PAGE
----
Relatives' needs in terms of bereavement care throughout euthanasia processes: A qualitative study

Charlotte Boven, Let Dillen, Liesbeth Van Humbeeck, Lieve Van Den Block, Ruth Piers, Nele Van Den Noortgate

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Abstract

AIM: To explore relatives' needs in terms of bereavement care during euthanasia processes, how healthcare providers respond to these needs, and the degree of commonality between relatives' and healthcare providers' reports.

DESIGN: A phenomenological design was employed, utilising reflexive thematic analysis to examine interviews conducted with relatives (N = 19) and healthcare providers (N = 47).

RESULTS: Relatives' needs throughout euthanasia processes are presented in five main themes and several subthemes, with similar findings between both sets of participants. Although relatives infrequently communicated their needs explicitly to healthcare providers, they appreciated it when staff proactively met their needs. Healthcare providers aimed to assist with the relatives' grief process by tending to their specific needs. However, aftercare was not consistently offered, but relatives did not have high expectations for professional follow-up care.

CONCLUSION: Our research offers important directions for healthcare professionals, empowering them to provide needs-based bereavement care during euthanasia processes. Moreover, it emphasises the importance of recognising the unique needs of relatives and proactively addressing them in the period before the loss to positively contribute to relatives' grief process.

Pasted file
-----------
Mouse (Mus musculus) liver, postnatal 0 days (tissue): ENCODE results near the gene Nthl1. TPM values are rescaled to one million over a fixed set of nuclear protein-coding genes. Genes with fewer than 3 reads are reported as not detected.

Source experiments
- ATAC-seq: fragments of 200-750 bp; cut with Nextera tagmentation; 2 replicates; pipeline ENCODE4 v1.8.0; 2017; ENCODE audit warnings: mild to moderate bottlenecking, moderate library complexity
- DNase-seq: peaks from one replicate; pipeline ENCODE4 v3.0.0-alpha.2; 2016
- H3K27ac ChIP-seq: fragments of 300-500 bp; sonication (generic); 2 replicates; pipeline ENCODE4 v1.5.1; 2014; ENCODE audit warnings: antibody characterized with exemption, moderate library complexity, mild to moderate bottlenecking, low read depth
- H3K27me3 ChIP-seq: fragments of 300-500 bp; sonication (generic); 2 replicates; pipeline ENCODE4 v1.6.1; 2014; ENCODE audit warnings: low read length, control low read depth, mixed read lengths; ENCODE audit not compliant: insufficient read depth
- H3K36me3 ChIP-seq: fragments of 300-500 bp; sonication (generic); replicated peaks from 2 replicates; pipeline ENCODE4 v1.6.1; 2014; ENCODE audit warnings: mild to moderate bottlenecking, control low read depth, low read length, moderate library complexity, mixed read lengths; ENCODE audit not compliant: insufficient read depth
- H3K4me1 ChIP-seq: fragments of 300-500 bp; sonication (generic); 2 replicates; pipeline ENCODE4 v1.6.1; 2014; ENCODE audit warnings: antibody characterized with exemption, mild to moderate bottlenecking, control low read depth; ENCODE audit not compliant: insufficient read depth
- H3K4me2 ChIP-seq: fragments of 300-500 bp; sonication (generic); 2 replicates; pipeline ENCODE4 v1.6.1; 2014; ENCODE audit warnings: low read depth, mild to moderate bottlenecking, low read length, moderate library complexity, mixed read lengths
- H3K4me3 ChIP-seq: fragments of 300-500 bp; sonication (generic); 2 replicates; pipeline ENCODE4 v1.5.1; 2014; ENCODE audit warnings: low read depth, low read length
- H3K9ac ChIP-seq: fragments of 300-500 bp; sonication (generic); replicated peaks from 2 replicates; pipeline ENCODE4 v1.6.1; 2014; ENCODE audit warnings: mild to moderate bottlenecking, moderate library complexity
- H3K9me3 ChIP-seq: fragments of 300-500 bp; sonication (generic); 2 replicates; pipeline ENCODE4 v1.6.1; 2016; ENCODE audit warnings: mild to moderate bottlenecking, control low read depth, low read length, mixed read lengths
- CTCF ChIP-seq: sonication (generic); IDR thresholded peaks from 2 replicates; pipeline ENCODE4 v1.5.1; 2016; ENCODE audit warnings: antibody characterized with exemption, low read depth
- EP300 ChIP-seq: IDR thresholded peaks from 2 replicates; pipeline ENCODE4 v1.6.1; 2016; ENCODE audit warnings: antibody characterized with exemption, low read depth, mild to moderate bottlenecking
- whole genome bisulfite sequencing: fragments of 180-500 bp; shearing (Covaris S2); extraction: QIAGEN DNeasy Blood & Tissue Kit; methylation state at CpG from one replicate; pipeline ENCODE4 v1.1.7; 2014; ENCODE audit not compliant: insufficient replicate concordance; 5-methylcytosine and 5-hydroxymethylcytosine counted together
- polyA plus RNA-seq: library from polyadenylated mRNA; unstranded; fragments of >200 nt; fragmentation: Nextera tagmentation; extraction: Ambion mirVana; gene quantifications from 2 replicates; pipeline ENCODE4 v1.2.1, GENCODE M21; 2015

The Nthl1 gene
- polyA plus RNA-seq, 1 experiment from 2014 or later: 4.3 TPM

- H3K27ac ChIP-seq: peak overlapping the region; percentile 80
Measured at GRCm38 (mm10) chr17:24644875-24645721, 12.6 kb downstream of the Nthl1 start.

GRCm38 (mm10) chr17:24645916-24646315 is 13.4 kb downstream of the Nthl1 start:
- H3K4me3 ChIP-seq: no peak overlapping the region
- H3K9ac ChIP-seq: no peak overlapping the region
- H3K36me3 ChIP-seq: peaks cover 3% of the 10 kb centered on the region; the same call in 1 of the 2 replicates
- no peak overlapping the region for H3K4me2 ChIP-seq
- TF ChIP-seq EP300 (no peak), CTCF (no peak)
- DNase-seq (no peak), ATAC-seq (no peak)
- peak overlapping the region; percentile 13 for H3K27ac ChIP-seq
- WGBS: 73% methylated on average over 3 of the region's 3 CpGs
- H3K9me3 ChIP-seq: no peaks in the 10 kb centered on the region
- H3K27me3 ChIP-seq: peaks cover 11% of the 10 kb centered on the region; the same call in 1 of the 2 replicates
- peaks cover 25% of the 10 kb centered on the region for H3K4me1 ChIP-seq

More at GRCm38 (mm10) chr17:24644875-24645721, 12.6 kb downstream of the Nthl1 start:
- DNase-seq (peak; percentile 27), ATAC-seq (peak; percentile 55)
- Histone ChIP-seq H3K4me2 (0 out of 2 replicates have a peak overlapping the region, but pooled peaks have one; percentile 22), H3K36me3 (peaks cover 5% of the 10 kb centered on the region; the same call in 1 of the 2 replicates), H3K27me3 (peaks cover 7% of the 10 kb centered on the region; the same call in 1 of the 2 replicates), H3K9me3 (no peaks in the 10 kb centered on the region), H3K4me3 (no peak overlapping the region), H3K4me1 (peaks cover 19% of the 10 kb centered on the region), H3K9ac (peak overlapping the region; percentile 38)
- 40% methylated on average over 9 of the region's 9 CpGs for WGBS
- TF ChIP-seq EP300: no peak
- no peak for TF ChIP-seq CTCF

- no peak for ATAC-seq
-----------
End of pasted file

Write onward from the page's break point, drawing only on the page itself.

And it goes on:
IMPLICATIONS FOR THE PROFESSION AND/OR PATIENT CARE: Insights into relatives' needs in the context of euthanasia. Good practices on how healthcare providers can attend to relatives' needs before, during and after the loss IMPACT: Current literature and guidelines on needs-based bereavement care in the context of euthanasia and, more generally, assisted dying, are limited. These findings provide concrete directions for practice in supporting (nearly) bereaved relatives in the context of euthanasia, potentially mitigating adverse health outcomes.

REPORTING METHOD: Standards for Reporting Qualitative Research (SRQR checklist).

PATIENT OR PUBLIC CONTRIBUTION: Relatives of deceased cancer patients were involved in the conduct of the study.

Original languageEnglish
JournalJournal of Clinical Nursing
DOIs
Publication statusE-pub ahead of print - 25 Apr 2024

Bibliographical note

© 2024 The Authors. Journal of Clinical Nursing published by John Wiley & Sons Ltd.

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